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Aschaffenburg

From Academic Kids

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Aschaffenburg_in_Germany.png
Map of Germany showing Aschaffenburg

Aschaffenburg is a city in Bavaria, Germany. It is located on the right bank of the Main and its confluence with the narrow Aschaff river, near the foot of the Spessart. The city of Aschaffenburg is not included in the district of Aschaffenburg, but is its administrative seat. It is also known as the Tor zur Spessart or "gate to the Spessart mountain range." Although it is within Bavaria, the city's inhabitants are Franconians, not Bavarians. Population: 66,800 (1999).

Contents

History

Aschaffenburg, called in the Middle Ages Ascapha or Ascaphaburg, was originally a Roman settlement. Roman legions had their station here, and on the ruins of their castrum the Frankish mayors of the palace built a castle. Saint Boniface erected a chapel to Saint Martin, and founded a Benedictine monastery. A stone bridge over the Main was built by Archbishop Willigis in 989. Adalbert increased the importance the town in various ways about 1122. In 1292 a synod was held here, and in 1474 an imperial diet, preliminary to that of Vienna, in which the concordat was decided which has therefore sometimes called the Aschaffenburg Concordat.

The town suffered greatly during the Thirty Years' War, being held in turn by the various belligerents. In 1842-1849, King Ludwig I of Bavaria built himself to the west of the town a country house, Pompejanum, so called from its being an imitation of the house of Castor and Pollux at Pompeii. In 1866 the Prussians inflicted a severe defeat on the Austrians in the neighbourhood during the Austro-Prussian War.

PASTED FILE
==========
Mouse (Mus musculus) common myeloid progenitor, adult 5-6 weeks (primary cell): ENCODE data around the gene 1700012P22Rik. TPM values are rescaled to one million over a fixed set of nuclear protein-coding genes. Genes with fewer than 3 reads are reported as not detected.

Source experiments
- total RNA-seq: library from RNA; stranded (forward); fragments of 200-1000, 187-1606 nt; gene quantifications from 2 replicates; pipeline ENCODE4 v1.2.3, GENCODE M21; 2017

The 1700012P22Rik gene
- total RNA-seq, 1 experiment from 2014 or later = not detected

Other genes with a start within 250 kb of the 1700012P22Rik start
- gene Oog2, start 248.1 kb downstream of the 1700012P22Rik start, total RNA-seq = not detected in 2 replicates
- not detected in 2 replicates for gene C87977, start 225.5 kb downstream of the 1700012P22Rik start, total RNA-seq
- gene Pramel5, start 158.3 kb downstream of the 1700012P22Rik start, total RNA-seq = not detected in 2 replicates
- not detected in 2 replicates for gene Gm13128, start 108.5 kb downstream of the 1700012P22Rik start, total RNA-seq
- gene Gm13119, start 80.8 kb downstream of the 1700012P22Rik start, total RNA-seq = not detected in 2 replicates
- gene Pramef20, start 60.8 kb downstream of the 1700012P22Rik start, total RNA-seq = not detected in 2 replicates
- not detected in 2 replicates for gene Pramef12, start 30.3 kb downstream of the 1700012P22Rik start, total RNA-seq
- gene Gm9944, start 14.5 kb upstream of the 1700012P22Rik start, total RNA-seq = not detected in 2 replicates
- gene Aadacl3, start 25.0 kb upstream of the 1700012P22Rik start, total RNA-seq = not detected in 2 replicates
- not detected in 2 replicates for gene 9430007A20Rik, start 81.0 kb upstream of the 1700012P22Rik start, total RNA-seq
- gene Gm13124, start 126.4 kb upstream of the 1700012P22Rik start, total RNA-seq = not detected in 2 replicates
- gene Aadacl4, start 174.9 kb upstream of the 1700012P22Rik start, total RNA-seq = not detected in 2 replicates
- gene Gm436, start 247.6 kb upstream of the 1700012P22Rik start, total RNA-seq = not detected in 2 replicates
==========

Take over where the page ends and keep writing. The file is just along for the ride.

The principality of Aschaffenburg, deriving its name from the city, comprehended an area of 1694 km². It formed part of the electorate of the Archbishop of Mainz, and in 1803 was made over to the chancellor, Archbishop Charles of Dalberg. In 1806 it was annexed to the grand duchy of Frankfurt; and in 1814 was transferred to Bavaria, in virtue of a treaty concluded between that power and Austria. Within Unterfranken, it now forms a part of the Bundesland of Bavaria.

Sights

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Schloss Johannisburg
Its chief buildings are the Schloss Johannisburg, built (1605-1614) by Archbishop Schweikard von Kronberg, which contains a library with a number of incunabula, a collection of engravings and paintings; the Stiftskirche, or cathedral, founded in 974 by Otto of Swabia, duke of Bavaria, but dating in the main from the early 12th century on, in which are preserved various monuments by e Vischers, a sarcophagus with the relics of Saint Margaret, and a famous painting by Matthias Grünewald; the Capuchin hospital; a theatre, which was formerly a house of the Teutonic Order; and several mansions of the nobility.

The graves of Clemens Brentano and his brother Christian Brentano (died 1851) and that of Wilhelm Heinse are on the Altstadtfriedhof.

Information originally based on http://www.1911encyclopedia.org

Population

Historical Population of Aschaffenburg:
  1939: 48,042
  1950: 48,947
  1961: 58,433
  1970: 59,838
  1987: 60,964
  2002: 68,682

External link

  • Official Website (http://www.aschaffenburg.de) (German, English, French, Italian, Hebrew)


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